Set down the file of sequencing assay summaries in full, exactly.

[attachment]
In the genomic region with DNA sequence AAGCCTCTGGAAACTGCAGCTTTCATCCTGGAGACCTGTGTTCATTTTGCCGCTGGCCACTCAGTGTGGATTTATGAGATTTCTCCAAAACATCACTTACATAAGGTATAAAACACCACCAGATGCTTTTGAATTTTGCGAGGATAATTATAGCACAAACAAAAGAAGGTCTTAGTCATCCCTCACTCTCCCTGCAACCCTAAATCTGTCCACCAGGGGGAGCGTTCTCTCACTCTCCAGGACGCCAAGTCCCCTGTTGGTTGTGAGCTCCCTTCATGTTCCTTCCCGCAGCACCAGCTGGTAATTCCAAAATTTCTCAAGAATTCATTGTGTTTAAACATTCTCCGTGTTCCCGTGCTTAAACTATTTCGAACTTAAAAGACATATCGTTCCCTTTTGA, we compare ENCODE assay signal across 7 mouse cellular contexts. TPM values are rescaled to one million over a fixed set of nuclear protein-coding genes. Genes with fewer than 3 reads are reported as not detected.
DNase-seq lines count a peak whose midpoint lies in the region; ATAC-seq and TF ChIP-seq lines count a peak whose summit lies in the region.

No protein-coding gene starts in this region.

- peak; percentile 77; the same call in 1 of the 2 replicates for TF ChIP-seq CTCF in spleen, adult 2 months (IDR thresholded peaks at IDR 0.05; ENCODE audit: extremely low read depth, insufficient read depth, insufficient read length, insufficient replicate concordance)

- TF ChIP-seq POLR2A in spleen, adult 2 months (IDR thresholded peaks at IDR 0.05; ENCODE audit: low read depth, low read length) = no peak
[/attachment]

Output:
In the genomic region with DNA sequence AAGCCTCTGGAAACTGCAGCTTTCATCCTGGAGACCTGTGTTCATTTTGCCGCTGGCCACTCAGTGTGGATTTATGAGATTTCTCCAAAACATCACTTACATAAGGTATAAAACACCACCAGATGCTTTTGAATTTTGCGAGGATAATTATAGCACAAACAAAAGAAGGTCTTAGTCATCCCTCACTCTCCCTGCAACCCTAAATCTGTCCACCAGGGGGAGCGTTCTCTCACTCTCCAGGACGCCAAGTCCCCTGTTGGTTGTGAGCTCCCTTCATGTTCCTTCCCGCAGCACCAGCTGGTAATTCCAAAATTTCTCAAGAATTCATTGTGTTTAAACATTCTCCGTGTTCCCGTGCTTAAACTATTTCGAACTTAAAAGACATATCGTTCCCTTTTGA, we compare ENCODE assay signal across 7 mouse cellular contexts. TPM values are rescaled to one million over a fixed set of nuclear protein-coding genes. Genes with fewer than 3 reads are reported as not detected.
DNase-seq lines count a peak whose midpoint lies in the region; ATAC-seq and TF ChIP-seq lines count a peak whose summit lies in the region.

No protein-coding gene starts in this region.

- peak; percentile 77; the same call in 1 of the 2 replicates for TF ChIP-seq CTCF in spleen, adult 2 months (IDR thresholded peaks at IDR 0.05; ENCODE audit: extremely low read depth, insufficient read depth, insufficient read length, insufficient replicate concordance)

- TF ChIP-seq POLR2A in spleen, adult 2 months (IDR thresholded peaks at IDR 0.05; ENCODE audit: low read depth, low read length) = no peak